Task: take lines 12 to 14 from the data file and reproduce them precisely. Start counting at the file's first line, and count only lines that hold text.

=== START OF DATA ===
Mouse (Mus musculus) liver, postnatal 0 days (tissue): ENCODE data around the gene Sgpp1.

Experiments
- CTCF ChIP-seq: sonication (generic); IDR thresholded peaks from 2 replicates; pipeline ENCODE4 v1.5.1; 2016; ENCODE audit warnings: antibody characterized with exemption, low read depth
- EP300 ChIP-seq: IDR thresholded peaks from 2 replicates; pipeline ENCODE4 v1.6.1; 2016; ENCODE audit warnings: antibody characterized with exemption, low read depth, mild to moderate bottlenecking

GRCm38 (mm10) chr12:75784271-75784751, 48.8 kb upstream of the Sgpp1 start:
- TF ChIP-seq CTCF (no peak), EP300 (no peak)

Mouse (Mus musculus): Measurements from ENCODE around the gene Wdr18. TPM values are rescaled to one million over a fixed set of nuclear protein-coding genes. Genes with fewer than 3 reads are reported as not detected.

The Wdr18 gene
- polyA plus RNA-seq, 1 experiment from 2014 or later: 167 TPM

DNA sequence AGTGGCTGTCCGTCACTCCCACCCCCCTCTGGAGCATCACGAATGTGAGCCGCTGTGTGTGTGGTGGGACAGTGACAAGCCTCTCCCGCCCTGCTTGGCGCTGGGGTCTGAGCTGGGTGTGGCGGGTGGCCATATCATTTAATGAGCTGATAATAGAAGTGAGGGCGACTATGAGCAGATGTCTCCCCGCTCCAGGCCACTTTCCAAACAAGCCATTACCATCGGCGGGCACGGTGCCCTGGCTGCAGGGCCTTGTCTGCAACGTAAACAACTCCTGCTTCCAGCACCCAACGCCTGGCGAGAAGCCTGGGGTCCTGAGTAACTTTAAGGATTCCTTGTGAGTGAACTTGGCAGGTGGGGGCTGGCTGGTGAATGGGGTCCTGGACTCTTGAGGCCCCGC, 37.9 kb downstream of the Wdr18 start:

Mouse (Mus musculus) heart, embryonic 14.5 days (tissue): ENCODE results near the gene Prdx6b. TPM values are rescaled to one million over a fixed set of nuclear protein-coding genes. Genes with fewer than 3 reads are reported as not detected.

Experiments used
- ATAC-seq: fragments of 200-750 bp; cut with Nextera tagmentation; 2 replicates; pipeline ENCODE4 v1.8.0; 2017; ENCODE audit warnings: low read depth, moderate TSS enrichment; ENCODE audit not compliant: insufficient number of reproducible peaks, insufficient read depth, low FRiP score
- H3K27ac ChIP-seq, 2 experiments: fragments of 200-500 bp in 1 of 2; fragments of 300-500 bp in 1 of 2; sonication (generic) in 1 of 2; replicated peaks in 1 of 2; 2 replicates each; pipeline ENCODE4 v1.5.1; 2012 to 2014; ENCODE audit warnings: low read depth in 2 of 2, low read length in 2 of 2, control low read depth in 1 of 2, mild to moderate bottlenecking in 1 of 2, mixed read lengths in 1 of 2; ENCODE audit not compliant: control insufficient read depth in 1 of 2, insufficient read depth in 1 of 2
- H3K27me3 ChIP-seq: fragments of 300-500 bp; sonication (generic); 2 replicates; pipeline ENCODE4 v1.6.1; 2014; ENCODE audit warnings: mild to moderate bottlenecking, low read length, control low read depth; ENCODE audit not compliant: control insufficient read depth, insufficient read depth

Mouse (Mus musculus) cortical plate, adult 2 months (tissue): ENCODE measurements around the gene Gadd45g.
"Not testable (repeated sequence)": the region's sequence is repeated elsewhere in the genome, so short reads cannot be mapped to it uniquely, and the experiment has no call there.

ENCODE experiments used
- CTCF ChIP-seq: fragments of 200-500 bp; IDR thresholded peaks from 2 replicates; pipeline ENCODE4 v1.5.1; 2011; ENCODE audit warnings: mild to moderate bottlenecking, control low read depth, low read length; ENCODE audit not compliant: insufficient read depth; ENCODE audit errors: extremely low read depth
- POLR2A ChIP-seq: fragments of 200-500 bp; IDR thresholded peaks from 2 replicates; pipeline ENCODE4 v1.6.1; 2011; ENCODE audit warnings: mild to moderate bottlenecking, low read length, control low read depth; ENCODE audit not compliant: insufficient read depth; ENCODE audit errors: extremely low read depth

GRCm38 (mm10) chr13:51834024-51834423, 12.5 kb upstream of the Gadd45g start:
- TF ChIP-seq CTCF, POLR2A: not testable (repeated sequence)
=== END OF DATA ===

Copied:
Experiments used
- ATAC-seq: fragments of 200-750 bp; cut with Nextera tagmentation; 2 replicates; pipeline ENCODE4 v1.8.0; 2017; ENCODE audit warnings: low read depth, moderate TSS enrichment; ENCODE audit not compliant: insufficient number of reproducible peaks, insufficient read depth, low FRiP score
- H3K27ac ChIP-seq, 2 experiments: fragments of 200-500 bp in 1 of 2; fragments of 300-500 bp in 1 of 2; sonication (generic) in 1 of 2; replicated peaks in 1 of 2; 2 replicates each; pipeline ENCODE4 v1.5.1; 2012 to 2014; ENCODE audit warnings: low read depth in 2 of 2, low read length in 2 of 2, control low read depth in 1 of 2, mild to moderate bottlenecking in 1 of 2, mixed read lengths in 1 of 2; ENCODE audit not compliant: control insufficient read depth in 1 of 2, insufficient read depth in 1 of 2